Over the past 5 years, I have read a large number of books, watched a large number of videos, and heard a large number of stories that suggest that maybe this prognosis is not quite so cut and dried “fact” after all. There have been hundreds of cases of spontaneous remissions from cancer and other dis-ease states. People who have been given 6 months to live are alive and thriving 20 and 30 years later. People with chronic conditions have the condition suddenly disappear or significantly improve. Some have been handled with the use of modern medicine and others without. Most have been handled with a change of lifestyle. Virtually all have come with an attitude of “that’s not going to work for me!”
What’s the difference? The very consistent theme in the stories I have been exposed to is that the person has decided that life was very much worth living and they decide to make changes. Virtually by definition they adopt a positive attitude to the possibility that it just might not have to be this way after all. Many talk about changing their diet to healthy alternatives, becoming more accepting and loving of themselves, figuring out what they are grateful for and taking the time to acknowledge them, forgiving others, meditating, giving up “worrying”. All of these are steps of positivity.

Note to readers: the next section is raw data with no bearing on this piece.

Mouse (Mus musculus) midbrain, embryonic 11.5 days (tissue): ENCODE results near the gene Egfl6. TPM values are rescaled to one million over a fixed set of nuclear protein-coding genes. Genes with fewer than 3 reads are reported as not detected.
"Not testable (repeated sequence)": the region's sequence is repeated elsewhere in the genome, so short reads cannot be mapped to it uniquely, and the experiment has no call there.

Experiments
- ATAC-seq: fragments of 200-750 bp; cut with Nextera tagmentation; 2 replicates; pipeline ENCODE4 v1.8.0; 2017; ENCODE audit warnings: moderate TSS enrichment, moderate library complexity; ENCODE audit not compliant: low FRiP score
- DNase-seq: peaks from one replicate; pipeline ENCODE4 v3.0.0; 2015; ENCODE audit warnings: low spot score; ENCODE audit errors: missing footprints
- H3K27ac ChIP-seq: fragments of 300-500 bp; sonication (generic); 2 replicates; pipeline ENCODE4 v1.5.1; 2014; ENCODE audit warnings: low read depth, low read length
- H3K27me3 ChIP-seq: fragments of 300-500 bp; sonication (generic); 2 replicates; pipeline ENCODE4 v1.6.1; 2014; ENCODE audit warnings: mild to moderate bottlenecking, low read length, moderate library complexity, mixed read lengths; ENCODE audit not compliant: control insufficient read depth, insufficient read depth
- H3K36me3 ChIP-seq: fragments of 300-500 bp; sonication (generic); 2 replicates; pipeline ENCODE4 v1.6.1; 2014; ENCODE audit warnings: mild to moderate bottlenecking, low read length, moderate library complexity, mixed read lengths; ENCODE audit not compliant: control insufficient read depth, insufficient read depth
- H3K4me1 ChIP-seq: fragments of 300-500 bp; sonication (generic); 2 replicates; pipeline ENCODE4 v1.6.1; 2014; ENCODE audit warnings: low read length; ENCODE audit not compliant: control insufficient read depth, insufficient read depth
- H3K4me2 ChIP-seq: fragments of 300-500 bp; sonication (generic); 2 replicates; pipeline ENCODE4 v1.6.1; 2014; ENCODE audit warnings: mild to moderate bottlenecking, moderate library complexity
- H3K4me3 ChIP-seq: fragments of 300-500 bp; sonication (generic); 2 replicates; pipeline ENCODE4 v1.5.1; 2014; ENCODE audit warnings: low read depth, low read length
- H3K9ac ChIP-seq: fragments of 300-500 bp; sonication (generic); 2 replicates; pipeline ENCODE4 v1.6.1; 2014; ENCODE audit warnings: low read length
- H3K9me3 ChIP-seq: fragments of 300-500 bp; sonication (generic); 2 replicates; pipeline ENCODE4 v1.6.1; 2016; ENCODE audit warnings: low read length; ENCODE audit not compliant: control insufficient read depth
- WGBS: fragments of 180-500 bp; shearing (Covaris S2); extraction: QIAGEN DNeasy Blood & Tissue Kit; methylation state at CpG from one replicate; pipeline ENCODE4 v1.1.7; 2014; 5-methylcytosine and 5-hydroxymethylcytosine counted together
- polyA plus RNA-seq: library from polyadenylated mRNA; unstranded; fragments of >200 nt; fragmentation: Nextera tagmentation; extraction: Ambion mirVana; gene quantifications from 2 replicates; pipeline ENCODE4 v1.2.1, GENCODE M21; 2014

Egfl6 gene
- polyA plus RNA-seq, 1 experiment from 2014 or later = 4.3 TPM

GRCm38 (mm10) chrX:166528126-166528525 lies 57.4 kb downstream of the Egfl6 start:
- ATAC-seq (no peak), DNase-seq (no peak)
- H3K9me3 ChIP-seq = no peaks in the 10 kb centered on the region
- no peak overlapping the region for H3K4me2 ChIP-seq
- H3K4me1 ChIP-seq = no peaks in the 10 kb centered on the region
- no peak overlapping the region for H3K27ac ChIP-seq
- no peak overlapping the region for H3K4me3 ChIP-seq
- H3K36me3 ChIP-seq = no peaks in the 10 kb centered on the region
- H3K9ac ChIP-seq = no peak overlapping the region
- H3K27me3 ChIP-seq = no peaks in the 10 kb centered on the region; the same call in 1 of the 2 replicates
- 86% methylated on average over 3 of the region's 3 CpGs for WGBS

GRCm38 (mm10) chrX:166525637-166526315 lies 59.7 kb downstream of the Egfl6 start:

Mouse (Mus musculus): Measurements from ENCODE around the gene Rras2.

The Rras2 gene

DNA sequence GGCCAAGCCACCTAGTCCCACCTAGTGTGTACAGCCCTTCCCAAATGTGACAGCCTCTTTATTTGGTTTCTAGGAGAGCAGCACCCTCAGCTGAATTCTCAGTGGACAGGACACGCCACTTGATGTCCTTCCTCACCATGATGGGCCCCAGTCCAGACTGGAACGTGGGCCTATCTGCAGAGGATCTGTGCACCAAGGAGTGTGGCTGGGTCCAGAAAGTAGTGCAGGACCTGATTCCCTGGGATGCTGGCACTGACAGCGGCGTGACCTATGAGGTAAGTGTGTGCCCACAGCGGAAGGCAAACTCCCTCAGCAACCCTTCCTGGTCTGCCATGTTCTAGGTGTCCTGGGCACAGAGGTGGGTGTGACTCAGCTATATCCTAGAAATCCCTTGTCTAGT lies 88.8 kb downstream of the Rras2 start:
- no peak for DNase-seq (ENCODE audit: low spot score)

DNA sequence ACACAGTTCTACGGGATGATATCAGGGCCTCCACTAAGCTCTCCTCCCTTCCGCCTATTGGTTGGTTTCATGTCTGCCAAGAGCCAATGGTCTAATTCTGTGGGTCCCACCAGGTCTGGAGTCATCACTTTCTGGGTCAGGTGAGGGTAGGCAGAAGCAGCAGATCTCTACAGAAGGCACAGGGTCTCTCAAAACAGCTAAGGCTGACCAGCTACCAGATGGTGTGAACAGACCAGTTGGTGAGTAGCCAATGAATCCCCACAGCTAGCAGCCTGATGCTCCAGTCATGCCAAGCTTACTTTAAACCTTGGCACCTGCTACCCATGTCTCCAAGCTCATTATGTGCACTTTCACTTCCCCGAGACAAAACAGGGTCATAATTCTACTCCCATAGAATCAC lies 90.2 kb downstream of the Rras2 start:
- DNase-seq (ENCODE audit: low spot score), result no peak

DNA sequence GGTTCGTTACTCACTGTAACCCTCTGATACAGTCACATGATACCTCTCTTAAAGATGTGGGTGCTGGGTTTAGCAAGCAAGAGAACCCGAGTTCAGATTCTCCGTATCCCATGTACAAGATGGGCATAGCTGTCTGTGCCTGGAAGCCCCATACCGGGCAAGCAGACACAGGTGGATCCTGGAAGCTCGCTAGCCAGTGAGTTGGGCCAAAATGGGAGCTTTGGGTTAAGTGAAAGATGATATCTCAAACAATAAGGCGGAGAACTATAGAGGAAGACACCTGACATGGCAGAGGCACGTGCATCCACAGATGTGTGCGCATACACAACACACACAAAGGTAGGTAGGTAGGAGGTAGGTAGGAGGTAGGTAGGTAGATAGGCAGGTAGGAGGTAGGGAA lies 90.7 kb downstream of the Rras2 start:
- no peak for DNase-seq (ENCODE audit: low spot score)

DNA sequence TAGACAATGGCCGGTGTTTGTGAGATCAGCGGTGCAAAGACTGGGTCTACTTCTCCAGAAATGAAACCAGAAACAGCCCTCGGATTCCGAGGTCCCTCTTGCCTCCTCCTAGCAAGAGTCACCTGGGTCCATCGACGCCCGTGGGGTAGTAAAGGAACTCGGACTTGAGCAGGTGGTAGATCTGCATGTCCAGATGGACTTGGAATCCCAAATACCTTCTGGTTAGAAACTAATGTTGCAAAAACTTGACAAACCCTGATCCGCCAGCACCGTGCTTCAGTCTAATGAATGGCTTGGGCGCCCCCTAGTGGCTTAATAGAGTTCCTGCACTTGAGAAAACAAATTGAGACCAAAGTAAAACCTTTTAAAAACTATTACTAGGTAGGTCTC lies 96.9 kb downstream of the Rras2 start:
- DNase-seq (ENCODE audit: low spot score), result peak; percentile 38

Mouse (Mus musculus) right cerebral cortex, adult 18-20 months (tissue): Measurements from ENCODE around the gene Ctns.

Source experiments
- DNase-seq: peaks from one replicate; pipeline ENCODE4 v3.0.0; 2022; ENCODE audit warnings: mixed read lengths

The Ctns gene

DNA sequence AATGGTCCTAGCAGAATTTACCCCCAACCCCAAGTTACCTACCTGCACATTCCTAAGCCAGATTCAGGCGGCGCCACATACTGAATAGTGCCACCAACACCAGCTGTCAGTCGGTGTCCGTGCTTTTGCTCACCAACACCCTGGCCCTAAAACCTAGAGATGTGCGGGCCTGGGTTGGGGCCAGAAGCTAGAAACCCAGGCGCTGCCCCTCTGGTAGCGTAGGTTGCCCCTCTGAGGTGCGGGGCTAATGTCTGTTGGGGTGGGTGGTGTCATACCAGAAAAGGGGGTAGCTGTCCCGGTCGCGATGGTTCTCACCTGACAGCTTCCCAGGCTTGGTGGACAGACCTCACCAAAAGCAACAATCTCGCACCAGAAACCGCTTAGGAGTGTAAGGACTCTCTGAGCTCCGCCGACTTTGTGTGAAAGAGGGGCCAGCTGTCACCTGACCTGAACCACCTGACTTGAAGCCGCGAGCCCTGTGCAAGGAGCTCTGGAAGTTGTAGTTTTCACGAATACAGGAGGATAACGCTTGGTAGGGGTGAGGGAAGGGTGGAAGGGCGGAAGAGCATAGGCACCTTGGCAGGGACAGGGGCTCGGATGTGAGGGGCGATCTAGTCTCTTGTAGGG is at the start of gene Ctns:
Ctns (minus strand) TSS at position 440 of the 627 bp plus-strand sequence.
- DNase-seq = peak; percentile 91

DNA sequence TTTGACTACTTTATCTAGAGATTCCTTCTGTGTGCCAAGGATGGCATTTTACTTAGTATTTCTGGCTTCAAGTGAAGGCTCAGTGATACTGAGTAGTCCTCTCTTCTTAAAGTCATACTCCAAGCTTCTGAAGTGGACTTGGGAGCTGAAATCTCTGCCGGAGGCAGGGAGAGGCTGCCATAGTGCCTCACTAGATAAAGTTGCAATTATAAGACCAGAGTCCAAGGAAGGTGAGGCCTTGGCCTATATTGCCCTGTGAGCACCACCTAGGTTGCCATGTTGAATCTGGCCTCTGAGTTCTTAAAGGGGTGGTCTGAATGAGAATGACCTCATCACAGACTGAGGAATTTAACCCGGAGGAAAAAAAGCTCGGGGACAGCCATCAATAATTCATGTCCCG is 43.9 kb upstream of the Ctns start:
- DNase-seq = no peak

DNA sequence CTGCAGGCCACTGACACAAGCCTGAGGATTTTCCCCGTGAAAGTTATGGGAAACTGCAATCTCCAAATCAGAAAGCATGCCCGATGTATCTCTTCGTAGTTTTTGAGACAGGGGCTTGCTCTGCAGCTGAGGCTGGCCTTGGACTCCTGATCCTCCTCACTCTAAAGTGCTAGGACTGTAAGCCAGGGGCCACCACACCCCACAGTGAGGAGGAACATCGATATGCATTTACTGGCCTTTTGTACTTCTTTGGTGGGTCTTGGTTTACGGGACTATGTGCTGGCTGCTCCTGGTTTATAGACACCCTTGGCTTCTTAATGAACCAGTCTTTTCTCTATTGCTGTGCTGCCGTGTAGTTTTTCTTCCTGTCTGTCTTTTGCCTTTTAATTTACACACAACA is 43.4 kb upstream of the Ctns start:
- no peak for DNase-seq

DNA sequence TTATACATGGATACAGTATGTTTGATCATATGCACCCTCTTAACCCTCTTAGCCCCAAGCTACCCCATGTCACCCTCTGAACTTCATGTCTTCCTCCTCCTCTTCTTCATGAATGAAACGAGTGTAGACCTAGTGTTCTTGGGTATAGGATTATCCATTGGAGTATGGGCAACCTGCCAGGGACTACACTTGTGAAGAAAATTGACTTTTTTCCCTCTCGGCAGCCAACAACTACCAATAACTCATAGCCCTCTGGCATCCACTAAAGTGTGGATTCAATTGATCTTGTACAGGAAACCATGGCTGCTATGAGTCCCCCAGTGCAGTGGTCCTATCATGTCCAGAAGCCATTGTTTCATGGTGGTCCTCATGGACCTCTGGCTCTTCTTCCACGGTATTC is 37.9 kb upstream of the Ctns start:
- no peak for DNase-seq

While I won’t go into detail here, there is a massive volume of both science-based and mind-body-spirit connection material that is suggesting that we are only beginning to understand the power of our minds. I encourage you to do a bit of research if you’re interested in finding out more (I do keep a list of recommended resources on my web site at www.kenjaques.com). The findings are quite clear. When we approach life and health from a positive perspective, we “attract” positive things into our life. When we slip into the negative perspective, we “attract” negative things into our life. Our beliefs affect our outcomes.
There are a couple of ways I choose to look at things differently when I hear prognoses now, whether they be for me or for someone else.
If I hear something along the lines of “this is a terminal condition and 65% of the people die within 1-2 years”, I ask for details about what the 35% have done differently, and I ask for the evidence of any that have lived a long time or spontaneously recovered.